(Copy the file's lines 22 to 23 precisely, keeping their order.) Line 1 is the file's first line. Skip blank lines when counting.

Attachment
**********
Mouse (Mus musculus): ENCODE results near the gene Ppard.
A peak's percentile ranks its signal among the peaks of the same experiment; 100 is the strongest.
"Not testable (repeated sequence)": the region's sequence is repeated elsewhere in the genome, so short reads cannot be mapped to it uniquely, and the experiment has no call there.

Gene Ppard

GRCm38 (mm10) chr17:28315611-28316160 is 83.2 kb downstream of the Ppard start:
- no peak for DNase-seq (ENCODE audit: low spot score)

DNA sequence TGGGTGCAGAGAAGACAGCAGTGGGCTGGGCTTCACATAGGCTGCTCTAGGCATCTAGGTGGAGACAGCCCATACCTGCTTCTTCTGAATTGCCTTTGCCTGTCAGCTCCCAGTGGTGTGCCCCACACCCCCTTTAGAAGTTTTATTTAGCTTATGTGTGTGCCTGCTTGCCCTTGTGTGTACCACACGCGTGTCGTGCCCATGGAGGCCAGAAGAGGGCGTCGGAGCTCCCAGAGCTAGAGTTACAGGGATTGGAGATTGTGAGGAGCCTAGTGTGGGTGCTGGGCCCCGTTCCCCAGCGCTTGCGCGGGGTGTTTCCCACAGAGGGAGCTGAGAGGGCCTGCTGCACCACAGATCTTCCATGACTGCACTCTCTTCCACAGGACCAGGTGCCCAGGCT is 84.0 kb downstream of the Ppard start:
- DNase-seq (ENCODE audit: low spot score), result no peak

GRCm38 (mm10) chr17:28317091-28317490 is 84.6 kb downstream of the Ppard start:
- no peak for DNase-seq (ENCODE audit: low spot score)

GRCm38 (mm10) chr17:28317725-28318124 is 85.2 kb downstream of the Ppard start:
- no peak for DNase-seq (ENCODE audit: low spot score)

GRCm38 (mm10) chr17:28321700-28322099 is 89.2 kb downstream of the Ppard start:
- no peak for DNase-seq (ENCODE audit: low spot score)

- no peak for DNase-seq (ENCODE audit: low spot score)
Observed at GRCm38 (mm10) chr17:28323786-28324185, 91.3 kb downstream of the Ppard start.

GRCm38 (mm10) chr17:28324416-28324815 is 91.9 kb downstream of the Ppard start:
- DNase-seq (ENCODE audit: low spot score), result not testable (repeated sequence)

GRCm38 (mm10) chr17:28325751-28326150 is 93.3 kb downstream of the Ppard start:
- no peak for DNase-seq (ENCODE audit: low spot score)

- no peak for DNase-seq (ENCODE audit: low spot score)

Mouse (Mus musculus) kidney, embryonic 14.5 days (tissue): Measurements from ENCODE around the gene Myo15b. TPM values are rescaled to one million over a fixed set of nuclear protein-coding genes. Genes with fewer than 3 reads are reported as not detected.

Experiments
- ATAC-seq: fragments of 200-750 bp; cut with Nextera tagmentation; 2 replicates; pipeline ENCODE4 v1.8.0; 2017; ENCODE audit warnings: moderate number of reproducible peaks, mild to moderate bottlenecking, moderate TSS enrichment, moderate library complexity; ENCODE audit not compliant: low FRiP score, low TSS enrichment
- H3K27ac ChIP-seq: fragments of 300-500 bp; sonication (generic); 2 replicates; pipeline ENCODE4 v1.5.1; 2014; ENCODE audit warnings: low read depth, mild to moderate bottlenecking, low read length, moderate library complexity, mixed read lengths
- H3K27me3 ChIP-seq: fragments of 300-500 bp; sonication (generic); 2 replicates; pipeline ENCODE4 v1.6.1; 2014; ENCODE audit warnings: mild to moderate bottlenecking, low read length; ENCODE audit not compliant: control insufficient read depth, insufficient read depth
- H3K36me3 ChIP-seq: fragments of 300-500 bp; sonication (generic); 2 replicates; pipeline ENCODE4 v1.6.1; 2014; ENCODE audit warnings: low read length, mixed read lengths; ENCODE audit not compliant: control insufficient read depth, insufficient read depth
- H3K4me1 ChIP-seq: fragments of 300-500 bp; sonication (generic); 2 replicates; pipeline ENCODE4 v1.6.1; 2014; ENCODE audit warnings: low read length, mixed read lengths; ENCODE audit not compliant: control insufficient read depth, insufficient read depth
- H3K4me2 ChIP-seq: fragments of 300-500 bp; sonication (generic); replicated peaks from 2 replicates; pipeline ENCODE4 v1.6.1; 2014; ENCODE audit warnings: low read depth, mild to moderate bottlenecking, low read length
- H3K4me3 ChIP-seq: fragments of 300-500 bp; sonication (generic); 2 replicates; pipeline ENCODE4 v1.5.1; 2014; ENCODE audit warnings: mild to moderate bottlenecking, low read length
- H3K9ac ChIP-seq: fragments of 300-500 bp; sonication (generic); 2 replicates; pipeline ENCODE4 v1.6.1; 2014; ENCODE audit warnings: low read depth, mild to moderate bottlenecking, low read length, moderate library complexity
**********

Mouse (Mus musculus) kidney, embryonic 14.5 days (tissue): Measurements from ENCODE around the gene Myo15b. TPM values are rescaled to one million over a fixed set of nuclear protein-coding genes. Genes with fewer than 3 reads are reported as not detected.

Experiments